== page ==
Friday, July 9, 2021

NDG Introduction to Linux I - Lab 12: Archive Commands

 

12.0 Introduction

Linux distributions provide several different sets of commands for compressing and archiving files and directories. Archiving combines multiple files into one, which eliminates the overhead in individual files and makes it easier to transmit. Compression makes the files smaller by removing redundant information.

12.1 Step 1

The gzip and gunzip commands are used to compress and uncompress a file, respectively. The gzip command replaces the original file with the compressed .gz file.

gzip [OPTION]... [FILE]...

In the following example, the longfile.txt file is replaced with the compressed longfile.txt.gz file after using the gzip command:

cd Documents/
ls longfile.txt
gzip longfile.txt
ls longfile*
sysadmin@localhost:~$ cd Documents/
sysadmin@localhost:~/Documents$ ls longfile.txt
longfile.txt
sysadmin@localhost:~/Documents$ gzip longfile.txt
sysadmin@localhost:~/Documents$ ls longfile*
longfile.txt.gz

The gzip command should be used with caution since its default behavior is to replace the original file specified with a compressed version.

 

 

12.2 Step 2

The gunzip command reverses the action of gzip, so the .gz file is uncompressed and replaced by the original file.

gunzip [OPTION]... [FILE]...

Use the -l option with gunzip to list the amount of compression of an existing file and then use the gunzip command alone to decompress the longfile.txt.gz file:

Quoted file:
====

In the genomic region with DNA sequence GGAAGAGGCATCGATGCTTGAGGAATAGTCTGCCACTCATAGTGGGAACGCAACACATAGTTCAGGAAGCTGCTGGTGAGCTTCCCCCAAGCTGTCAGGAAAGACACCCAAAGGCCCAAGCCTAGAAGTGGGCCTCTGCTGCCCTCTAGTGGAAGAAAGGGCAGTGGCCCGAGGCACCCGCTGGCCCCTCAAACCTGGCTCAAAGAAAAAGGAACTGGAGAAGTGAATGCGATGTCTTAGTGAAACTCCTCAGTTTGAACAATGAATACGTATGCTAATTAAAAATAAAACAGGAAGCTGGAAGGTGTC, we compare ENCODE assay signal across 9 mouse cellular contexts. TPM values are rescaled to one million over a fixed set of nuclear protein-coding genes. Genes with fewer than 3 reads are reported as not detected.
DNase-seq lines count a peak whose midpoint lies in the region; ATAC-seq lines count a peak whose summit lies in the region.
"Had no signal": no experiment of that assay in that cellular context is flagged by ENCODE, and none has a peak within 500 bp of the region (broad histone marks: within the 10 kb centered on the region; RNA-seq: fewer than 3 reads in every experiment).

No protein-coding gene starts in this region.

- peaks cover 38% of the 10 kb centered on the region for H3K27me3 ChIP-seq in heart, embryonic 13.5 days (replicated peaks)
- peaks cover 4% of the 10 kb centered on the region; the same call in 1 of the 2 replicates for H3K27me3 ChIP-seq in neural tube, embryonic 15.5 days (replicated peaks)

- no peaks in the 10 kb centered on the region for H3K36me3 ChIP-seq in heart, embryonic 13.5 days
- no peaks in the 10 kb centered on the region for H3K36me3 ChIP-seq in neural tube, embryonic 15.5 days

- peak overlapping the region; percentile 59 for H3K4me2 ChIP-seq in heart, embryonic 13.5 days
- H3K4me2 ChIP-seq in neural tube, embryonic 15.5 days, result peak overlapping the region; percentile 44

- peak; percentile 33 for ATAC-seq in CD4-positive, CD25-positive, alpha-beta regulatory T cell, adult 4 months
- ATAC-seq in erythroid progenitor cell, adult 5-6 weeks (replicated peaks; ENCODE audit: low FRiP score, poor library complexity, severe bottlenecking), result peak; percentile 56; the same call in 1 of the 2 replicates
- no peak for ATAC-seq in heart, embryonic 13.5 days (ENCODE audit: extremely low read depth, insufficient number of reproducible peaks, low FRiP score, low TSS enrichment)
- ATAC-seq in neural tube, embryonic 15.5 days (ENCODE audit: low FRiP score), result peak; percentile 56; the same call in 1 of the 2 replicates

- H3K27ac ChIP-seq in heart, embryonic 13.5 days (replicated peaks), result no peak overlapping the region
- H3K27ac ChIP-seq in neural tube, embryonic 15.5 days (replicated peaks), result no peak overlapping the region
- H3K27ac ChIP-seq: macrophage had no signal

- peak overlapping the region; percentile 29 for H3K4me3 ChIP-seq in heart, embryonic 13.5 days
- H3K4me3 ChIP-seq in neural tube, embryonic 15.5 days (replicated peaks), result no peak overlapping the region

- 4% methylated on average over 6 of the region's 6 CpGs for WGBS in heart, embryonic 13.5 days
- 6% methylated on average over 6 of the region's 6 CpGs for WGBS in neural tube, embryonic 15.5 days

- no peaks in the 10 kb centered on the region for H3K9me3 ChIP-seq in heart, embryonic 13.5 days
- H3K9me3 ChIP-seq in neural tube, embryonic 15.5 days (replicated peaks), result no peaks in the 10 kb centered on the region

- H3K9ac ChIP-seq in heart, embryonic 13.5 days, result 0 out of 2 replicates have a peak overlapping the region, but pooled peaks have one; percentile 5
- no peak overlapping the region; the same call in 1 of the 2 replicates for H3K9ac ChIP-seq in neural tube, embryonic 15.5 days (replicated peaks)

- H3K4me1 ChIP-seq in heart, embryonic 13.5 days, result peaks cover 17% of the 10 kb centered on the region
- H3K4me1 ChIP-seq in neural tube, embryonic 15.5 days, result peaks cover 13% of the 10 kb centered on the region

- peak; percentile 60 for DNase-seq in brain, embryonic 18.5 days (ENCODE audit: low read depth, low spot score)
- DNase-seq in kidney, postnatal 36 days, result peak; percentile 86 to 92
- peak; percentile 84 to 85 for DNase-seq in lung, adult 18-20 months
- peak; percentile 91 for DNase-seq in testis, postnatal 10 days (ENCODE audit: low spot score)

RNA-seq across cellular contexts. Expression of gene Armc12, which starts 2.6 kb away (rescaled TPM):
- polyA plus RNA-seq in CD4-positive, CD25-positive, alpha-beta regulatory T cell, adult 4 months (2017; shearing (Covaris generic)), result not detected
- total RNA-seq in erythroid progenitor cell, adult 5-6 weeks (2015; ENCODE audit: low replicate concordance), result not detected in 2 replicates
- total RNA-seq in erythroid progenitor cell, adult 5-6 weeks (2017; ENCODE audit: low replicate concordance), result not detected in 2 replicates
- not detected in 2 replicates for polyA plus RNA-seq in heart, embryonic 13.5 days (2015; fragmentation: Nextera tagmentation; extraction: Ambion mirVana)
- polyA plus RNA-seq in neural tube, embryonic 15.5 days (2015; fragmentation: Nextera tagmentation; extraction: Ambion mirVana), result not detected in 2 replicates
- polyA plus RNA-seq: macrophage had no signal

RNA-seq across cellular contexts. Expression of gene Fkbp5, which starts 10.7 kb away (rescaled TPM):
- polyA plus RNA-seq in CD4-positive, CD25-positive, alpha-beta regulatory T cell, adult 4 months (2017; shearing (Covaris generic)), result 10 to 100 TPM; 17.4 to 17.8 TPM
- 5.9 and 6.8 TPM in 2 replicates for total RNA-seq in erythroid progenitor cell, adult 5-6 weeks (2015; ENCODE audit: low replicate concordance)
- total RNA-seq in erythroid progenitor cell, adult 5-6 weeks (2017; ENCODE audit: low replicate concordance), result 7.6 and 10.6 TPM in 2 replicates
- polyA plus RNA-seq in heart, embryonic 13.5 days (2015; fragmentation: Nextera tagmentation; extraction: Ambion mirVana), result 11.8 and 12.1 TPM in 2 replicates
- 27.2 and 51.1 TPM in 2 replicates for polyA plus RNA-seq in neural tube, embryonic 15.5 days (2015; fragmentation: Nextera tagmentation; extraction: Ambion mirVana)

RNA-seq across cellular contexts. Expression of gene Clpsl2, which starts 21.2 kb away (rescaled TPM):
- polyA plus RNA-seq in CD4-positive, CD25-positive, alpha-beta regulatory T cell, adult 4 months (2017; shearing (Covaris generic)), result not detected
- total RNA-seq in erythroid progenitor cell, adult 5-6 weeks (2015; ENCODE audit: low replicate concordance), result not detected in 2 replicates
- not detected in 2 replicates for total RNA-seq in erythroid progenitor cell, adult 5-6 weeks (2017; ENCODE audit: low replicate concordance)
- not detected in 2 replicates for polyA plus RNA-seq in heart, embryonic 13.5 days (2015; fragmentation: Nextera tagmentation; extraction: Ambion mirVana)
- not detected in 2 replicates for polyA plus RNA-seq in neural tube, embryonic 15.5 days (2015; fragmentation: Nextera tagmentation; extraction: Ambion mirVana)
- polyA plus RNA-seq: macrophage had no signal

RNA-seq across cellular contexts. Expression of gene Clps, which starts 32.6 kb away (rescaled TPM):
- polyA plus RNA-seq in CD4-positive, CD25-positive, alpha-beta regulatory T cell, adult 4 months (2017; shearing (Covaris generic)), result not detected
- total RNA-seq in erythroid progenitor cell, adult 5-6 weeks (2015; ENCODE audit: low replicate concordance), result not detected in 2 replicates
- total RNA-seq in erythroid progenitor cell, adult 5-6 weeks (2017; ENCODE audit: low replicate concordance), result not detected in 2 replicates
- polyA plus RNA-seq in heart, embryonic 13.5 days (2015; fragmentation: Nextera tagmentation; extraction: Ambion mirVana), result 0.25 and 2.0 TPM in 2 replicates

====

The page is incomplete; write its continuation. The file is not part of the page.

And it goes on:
gunzip -l longfile.txt.gz

gunzip longfile.txt.gz

ls longfile*

sysadmin@localhost:~/Documents$ gunzip -l longfile.txt.gz

         compressed        uncompressed  ratio uncompressed_name

                341               66540  99.5% longfile.txt

sysadmin@localhost:~/Documents$ gunzip longfile.txt.gz

sysadmin@localhost:~/Documents$ ls longfile*

longfile.txt

12.3 Step 3

To retain the original file while compressing using the gzip command, use the -c option. To do this with the animals.txt file, execute the following commands:

gzip –c animals.txt > animals.txt.gz
ls –l animals*
sysadmin@localhost:~/Documents$ gzip -c animals.txt > animals.txt.gz
sysadmin@localhost:~/Documents$ ls -l animals*
-rw-r--r-- 1 sysadmin sysadmin 42 Apr 24 16:24 animals.txt
-rw-rw-r-- 1 sysadmin sysadmin 71 May 21 03:14 animals.txt.gz

 

12.4 Step 4

The zcat command is used to display the contents of a compressed file without actually uncompressing it. Use the following command to view the contents of the compressed words.gz file:

zcat animals.txt.gz
sysadmin@localhost:~/Documents$ zcat animals.txt.gz
sysadmin@localhost:~/Documents$ zcat animals.txt.gz
1 retriever
2 badger
3 bat
4 wolf
5 eagle

 

12.5 Step 5

The gzip and gunzip commands support recursion with the -r option. In order to be able to compress files with the gzip command recursively, a user needs to have the correct permissions on the directories the files are in. Typically, this is limited to directories within the user's own home directory.

Create a directory called my_directory, which contains three files: file1, file2, and file3.